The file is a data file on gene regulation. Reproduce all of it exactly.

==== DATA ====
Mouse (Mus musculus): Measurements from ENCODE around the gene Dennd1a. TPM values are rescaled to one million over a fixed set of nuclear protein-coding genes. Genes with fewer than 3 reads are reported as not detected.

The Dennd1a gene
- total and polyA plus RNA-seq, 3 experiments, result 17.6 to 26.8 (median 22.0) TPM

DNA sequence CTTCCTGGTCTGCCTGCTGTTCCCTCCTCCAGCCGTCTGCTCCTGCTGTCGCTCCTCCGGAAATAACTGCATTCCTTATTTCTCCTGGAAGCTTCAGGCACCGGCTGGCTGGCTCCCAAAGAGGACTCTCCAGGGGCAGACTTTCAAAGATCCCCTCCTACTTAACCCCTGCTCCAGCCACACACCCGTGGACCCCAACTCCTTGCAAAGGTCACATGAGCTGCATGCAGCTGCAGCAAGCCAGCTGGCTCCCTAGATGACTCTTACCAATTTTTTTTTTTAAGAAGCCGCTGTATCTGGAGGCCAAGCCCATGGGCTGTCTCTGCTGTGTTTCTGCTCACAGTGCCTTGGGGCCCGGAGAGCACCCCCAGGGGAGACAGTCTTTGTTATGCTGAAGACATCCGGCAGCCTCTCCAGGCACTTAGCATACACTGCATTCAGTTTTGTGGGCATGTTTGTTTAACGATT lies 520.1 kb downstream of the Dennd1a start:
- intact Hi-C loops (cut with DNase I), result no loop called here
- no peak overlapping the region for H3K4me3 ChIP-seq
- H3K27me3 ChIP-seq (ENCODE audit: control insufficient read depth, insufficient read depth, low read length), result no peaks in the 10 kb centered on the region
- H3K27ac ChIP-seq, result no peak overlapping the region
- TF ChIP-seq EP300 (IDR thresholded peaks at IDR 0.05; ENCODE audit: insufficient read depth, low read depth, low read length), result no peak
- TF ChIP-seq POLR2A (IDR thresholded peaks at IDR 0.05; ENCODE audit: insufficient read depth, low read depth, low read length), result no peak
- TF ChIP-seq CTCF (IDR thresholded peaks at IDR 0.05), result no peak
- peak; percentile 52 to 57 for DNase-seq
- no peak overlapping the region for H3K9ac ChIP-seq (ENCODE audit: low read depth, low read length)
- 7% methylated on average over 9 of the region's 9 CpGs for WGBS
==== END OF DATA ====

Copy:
Mouse (Mus musculus): Measurements from ENCODE around the gene Dennd1a. TPM values are rescaled to one million over a fixed set of nuclear protein-coding genes. Genes with fewer than 3 reads are reported as not detected.

The Dennd1a gene
- total and polyA plus RNA-seq, 3 experiments, result 17.6 to 26.8 (median 22.0) TPM

DNA sequence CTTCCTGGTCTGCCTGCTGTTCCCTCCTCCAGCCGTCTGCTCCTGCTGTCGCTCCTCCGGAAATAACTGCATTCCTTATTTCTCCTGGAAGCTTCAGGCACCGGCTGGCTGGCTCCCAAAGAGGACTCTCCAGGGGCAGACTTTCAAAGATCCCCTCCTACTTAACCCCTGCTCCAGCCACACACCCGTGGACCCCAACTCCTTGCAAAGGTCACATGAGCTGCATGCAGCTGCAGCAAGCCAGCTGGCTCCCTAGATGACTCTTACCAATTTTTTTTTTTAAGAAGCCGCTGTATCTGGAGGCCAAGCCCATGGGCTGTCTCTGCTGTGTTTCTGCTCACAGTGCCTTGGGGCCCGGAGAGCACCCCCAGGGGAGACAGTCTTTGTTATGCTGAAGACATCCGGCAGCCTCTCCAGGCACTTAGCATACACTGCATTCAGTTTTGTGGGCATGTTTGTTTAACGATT lies 520.1 kb downstream of the Dennd1a start:
- intact Hi-C loops (cut with DNase I), result no loop called here
- no peak overlapping the region for H3K4me3 ChIP-seq
- H3K27me3 ChIP-seq (ENCODE audit: control insufficient read depth, insufficient read depth, low read length), result no peaks in the 10 kb centered on the region
- H3K27ac ChIP-seq, result no peak overlapping the region
- TF ChIP-seq EP300 (IDR thresholded peaks at IDR 0.05; ENCODE audit: insufficient read depth, low read depth, low read length), result no peak
- TF ChIP-seq POLR2A (IDR thresholded peaks at IDR 0.05; ENCODE audit: insufficient read depth, low read depth, low read length), result no peak
- TF ChIP-seq CTCF (IDR thresholded peaks at IDR 0.05), result no peak
- peak; percentile 52 to 57 for DNase-seq
- no peak overlapping the region for H3K9ac ChIP-seq (ENCODE audit: low read depth, low read length)
- 7% methylated on average over 9 of the region's 9 CpGs for WGBS